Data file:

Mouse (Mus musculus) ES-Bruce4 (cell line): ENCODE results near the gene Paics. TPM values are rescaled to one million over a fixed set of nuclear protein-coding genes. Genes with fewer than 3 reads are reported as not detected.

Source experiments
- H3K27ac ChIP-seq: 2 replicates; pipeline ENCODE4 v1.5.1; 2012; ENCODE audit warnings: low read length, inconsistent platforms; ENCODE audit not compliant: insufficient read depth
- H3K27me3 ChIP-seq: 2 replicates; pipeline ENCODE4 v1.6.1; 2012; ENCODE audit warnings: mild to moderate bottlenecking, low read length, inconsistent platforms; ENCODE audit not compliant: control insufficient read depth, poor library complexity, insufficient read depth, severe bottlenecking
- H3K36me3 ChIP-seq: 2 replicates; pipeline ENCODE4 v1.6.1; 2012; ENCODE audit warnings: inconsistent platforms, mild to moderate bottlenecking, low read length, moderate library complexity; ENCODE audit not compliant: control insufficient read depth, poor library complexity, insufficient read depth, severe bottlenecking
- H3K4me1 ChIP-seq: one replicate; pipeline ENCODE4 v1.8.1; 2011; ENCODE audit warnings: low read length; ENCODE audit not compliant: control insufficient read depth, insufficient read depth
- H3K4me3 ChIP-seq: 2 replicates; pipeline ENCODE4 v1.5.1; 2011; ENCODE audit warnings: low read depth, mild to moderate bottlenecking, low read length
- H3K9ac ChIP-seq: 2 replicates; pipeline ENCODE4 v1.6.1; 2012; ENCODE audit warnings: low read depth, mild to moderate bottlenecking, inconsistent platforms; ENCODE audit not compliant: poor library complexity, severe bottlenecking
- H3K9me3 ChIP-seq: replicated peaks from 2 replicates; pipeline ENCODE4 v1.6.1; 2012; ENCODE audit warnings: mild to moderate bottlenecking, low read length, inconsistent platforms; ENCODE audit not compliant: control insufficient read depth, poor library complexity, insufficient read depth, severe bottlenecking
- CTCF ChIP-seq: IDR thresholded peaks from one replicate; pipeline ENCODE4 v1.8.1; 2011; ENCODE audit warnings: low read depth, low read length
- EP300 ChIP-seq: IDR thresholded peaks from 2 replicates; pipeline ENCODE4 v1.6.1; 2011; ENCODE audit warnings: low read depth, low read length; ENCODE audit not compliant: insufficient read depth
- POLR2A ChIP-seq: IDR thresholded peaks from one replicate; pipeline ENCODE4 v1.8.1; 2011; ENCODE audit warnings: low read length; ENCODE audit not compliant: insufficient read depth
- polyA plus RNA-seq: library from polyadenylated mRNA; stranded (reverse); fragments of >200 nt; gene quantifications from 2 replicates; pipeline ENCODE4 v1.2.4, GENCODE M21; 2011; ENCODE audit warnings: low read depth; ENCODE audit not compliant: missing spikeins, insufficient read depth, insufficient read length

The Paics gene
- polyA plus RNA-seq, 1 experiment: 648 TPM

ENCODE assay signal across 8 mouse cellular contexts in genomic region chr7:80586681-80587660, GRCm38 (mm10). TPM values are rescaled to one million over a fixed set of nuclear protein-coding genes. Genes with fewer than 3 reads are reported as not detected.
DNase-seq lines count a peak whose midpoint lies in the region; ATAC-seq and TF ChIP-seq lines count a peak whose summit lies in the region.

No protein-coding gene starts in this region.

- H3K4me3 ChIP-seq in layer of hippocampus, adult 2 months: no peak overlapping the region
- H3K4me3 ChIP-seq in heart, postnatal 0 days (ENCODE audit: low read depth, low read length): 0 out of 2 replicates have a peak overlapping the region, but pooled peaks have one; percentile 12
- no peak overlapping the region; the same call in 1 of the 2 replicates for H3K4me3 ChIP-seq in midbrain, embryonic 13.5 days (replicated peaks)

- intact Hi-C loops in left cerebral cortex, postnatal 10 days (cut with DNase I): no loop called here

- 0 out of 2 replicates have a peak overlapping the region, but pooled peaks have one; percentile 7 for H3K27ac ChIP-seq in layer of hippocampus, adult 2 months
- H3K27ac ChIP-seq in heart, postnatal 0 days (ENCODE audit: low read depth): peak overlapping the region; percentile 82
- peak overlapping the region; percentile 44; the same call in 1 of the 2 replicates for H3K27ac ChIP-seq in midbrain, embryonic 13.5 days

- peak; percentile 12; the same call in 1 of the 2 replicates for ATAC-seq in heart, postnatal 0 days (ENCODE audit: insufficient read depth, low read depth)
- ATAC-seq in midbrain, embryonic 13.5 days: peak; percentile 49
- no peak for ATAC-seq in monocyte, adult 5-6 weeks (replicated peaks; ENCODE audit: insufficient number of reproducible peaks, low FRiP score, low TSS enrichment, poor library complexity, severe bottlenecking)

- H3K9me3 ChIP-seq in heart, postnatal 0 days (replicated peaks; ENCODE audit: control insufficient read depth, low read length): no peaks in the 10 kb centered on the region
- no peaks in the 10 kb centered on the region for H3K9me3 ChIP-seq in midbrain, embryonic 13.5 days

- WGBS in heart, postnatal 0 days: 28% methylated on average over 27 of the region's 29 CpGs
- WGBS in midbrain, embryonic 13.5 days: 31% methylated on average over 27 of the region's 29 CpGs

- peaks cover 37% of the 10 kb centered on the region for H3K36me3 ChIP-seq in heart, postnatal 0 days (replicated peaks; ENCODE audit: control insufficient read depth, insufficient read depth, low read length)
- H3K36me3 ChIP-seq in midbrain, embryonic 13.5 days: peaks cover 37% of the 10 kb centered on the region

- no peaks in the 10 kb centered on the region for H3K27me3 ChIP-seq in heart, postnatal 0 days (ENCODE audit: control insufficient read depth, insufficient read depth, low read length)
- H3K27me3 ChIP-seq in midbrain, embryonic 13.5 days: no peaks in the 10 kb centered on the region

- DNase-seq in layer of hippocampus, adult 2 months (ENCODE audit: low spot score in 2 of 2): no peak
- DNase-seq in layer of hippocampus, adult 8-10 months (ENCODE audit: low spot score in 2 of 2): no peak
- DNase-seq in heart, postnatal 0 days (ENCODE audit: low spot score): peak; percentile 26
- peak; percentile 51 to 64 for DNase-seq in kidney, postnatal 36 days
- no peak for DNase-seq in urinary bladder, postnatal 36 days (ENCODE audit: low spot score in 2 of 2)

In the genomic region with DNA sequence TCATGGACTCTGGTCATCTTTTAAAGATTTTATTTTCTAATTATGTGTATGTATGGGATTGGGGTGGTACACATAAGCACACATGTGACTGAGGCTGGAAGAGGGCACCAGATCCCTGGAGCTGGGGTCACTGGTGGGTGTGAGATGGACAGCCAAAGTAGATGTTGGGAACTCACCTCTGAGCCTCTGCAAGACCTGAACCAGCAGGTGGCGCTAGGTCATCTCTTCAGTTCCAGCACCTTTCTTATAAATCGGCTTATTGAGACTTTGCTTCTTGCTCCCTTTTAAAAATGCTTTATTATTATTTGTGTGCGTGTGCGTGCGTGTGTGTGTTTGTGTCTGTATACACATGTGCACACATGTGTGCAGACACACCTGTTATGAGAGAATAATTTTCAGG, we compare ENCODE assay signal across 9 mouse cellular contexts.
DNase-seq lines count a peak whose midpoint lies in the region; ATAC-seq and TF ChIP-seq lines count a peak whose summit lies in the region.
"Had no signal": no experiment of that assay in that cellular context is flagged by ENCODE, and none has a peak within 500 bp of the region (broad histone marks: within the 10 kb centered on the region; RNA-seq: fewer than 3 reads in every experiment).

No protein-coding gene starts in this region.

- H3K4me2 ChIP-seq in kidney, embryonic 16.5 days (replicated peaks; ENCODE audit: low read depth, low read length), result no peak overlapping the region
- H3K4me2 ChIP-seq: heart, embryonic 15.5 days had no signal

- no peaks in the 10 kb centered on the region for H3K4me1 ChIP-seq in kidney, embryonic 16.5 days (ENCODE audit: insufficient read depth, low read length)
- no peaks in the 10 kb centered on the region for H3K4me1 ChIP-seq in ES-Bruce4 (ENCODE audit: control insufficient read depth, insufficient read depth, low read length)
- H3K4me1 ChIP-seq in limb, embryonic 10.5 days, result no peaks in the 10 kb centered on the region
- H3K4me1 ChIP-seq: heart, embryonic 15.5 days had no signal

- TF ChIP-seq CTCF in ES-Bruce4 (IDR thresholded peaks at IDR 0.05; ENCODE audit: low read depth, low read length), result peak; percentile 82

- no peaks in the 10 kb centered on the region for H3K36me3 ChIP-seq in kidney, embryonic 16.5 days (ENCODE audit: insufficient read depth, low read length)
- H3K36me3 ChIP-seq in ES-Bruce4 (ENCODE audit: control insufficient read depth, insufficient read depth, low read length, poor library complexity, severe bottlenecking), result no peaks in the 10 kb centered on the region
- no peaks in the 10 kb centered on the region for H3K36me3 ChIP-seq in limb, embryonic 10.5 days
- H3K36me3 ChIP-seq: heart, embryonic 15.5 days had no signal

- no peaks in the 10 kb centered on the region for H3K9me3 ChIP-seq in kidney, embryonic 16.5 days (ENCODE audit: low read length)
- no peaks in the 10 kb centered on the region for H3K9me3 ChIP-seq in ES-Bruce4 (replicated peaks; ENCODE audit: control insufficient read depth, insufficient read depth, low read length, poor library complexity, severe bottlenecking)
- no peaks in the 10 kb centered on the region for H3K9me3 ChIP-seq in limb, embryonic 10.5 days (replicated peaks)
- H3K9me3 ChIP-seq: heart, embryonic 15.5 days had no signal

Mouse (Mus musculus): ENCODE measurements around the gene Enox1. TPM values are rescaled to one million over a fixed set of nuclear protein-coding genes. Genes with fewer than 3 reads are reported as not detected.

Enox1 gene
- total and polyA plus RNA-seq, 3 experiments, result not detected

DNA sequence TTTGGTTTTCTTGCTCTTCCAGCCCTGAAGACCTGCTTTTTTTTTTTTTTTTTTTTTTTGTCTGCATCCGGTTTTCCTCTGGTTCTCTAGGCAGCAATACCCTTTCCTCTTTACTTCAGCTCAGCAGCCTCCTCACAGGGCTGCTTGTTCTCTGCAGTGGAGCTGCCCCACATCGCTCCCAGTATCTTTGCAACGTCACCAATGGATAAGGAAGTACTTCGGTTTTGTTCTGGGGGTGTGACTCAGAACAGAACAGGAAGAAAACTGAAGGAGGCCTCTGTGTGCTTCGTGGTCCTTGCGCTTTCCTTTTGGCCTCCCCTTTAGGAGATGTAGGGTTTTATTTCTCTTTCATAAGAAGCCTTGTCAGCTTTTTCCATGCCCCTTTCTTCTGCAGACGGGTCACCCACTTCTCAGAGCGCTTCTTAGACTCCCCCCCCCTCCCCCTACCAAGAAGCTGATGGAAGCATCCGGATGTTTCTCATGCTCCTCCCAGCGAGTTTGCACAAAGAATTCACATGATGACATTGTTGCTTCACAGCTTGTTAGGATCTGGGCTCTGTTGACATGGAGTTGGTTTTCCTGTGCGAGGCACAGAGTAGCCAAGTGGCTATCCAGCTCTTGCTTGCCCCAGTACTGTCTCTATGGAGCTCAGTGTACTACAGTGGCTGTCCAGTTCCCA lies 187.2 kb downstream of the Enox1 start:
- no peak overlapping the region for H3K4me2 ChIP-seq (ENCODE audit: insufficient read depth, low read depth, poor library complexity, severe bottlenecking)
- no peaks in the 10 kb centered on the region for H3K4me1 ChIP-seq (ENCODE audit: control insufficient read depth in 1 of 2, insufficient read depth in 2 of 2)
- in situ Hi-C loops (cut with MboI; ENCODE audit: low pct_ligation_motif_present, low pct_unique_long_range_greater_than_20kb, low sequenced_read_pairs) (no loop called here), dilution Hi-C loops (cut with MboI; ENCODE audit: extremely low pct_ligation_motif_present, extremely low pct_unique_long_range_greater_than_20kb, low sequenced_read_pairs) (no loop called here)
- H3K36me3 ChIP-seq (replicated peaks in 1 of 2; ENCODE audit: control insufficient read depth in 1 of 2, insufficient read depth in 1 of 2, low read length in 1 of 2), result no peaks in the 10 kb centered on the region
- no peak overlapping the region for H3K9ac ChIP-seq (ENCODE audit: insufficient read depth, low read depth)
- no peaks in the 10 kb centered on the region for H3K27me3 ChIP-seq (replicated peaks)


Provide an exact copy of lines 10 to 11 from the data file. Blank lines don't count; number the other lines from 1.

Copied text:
- CTCF ChIP-seq: IDR thresholded peaks from one replicate; pipeline ENCODE4 v1.8.1; 2011; ENCODE audit warnings: low read depth, low read length
- EP300 ChIP-seq: IDR thresholded peaks from 2 replicates; pipeline ENCODE4 v1.6.1; 2011; ENCODE audit warnings: low read depth, low read length; ENCODE audit not compliant: insufficient read depth